ShowSight Presents The Miniature Bull Terrier

The History of the Miniature Bull Terrier By Giselle Simonds Miniature BullTerrier

To understand how the Miniature Bull Terrier came about one must go back to the origin of the Bull Terrier and a time of Blood Sports in England in the 1800’s. Bull baiting had been outlawed but the desire to have dogs fighting something continued. Dog versus dog, rat, badger or almost anything that would fight back were common in unde- sirable areas. Mr. James Hinks, who came from Birmingham, put himself on a path to produce a stylish white dog that would become a gentleman’s companion, also known as “The White Cavalier”. A dog that was not inclined to start a fight but if provoked would finish it. The breed

female counterparts briefly entertained the smaller ones to be lapdogs. Sadly this was not to be successful as they were constantly searching for rats or mice in the sitting room. Which was something no Victorian woman would find enter- taining or expect from their companion. A set back for the breed also occurred when ear cropping was decreed illegal in 1895. Drop ears replaced the smart looks of the cropped ear until the breeders could get consistent results with upright ears. A famous print “ The Guards “ by Maude Earle shows a trio of Bull Terriers in 1915 almost achieving a natural erect ear.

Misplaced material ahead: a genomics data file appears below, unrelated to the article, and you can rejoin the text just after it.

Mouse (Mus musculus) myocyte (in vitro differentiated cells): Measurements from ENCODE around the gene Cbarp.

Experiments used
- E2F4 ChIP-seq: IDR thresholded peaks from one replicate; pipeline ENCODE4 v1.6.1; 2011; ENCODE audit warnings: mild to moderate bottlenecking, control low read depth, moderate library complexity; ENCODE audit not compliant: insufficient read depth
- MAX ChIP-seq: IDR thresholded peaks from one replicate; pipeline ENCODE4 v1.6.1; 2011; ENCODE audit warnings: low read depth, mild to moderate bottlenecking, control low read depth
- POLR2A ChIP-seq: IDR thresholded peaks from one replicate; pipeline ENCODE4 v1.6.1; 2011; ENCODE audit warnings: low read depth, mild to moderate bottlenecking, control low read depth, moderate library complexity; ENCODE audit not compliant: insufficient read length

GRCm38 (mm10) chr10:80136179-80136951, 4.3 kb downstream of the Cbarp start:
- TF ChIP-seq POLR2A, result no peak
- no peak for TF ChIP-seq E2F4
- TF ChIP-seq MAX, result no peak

the other dog was dead. Mr. Hinks claimed his five pounds and the case of champagne on which the wager was fought. The next day Puss won her class judged best in looks and condition. The Bull Terrier Club was founded in 1887 with classes at many shows divided above or below 16 pounds. Mr. E.M. Shirley, president of the Kennel Club (U.K.) bred his dogs below the 25-pound range. The even smaller version, some as small as two and a half pounds, lacked the sturdy good looks of the larger dogs. Most had bulgy eyes and apple domed heads. While the larger Bull Terrier gained favor with the Victorian gentleman, his

known as a Bull Terrier became very pop- ular. Size was always variable in the breed. The foundation coming from the White English Terrier, old fashioned Bull Dog and Dalmatian. Some Greyhound, Spanish Pointer, Foxhound, Borzoi or Collie was thrown in to give the length of head and small eye. No one can say for sure; only that these breeds were avail- able to James Hinks at the time. In 1862 he showed his pure white Bull Terrier, “Puss”. This resulted in that famous match at Tuffers in Longacre where Puss, at 40 pounds, battled a much heavier opponent of the old style Bull and Terrier weighing 60 pounds. One half hour later Ch. Hobbit Hills Fire ‘N Ice. Winner of the first Van Hildrukhusen Trophy Show in 1990.

The Millennium handbook from the Miniature Bull Terrier Club (U.K.) has a list of shows in the 1890’s where Toy Bull Terriers were shown. From 1911-1917 there were no classes for Toy Bull Terriers. In 1918 the Kennel Club closed the stud book for the Miniature Bull Terrier. Off they went to work on farms where they excelled at dispatching vermin of all types. There are reports that they were used to go to ground after foxes and bad- gers. No surprise to those of us that enjoy doing earthdog events with our modern day Mini Bulls here in the United States. Rover Run Bonsai Bubba, 1988. American bred from English imports, at six months old.

Ch. Darby Fairs Firecracker with Patty Holt, 1993.

160 • S HOW S IGHT M AGAZINE • J UNE 2011

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